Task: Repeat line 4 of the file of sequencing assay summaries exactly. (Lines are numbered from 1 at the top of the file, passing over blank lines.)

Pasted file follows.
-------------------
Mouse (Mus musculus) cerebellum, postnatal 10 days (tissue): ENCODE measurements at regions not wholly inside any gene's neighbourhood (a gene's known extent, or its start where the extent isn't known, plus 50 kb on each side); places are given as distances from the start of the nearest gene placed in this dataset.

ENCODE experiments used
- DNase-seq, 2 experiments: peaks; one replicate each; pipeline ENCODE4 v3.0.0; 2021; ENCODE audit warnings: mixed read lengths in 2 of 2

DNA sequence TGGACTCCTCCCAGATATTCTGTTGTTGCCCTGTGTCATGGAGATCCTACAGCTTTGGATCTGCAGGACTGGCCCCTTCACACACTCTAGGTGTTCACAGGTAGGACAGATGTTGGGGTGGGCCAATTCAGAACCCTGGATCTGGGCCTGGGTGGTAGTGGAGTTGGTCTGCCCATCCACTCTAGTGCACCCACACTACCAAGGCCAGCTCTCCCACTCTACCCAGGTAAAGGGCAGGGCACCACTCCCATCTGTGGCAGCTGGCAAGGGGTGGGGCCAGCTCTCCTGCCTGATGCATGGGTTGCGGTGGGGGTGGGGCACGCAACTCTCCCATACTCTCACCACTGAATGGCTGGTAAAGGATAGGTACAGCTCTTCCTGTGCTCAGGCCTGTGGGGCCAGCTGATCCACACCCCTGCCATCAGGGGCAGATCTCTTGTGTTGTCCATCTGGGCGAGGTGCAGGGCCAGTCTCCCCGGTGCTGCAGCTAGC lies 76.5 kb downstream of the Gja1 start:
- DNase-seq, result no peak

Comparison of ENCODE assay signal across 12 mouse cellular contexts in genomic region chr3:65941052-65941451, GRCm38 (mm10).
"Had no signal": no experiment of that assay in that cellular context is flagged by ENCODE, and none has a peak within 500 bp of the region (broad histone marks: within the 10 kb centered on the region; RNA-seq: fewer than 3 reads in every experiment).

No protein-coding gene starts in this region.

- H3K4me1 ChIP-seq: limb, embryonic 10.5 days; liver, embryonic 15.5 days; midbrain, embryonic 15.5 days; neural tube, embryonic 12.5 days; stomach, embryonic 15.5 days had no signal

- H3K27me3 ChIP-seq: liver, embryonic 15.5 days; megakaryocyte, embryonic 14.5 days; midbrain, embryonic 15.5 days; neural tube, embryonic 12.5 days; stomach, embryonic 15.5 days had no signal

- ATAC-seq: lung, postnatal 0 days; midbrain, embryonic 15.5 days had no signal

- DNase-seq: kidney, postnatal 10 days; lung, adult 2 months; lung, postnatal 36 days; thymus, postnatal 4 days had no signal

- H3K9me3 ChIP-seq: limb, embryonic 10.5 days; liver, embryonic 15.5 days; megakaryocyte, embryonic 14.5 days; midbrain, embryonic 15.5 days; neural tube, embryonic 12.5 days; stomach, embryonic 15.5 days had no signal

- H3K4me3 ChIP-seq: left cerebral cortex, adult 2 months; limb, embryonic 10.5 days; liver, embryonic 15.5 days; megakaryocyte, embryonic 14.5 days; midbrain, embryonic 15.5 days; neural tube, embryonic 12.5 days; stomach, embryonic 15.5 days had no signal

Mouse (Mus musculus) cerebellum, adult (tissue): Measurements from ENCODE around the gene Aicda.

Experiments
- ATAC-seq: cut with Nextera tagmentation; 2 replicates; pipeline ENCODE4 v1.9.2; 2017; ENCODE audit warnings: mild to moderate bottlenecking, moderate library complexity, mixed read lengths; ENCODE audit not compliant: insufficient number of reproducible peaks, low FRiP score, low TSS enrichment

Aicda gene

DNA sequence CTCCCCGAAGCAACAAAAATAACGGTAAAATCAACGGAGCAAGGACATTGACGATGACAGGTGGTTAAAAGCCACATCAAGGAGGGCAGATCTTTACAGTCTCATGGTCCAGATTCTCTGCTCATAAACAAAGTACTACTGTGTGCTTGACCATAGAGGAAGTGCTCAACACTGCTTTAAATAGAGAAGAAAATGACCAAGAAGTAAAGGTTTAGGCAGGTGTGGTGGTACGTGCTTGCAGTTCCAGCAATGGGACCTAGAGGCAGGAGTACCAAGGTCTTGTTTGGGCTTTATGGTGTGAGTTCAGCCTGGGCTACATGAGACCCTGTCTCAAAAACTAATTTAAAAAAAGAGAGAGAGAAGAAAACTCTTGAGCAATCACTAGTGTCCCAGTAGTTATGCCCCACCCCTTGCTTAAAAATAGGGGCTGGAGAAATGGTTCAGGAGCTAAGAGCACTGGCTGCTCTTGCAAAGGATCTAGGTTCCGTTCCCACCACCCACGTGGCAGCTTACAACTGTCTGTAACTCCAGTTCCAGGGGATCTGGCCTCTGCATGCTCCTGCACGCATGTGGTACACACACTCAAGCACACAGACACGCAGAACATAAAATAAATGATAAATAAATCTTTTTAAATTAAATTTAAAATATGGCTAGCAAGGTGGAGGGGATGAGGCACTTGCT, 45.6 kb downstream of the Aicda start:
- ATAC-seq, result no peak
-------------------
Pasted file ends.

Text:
DNA sequence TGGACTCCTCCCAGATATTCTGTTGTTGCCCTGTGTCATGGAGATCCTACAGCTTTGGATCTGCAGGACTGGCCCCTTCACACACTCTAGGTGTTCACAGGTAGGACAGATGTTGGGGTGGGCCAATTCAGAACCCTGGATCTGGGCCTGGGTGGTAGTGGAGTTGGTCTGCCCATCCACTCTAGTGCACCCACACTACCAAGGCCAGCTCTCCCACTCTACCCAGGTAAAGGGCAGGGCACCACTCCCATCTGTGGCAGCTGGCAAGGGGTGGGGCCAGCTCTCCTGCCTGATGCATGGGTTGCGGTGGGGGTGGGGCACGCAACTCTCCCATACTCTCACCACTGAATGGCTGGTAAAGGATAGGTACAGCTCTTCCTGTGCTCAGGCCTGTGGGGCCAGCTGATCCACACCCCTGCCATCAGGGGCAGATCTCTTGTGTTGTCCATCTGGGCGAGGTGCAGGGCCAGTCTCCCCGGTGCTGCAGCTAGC lies 76.5 kb downstream of the Gja1 start: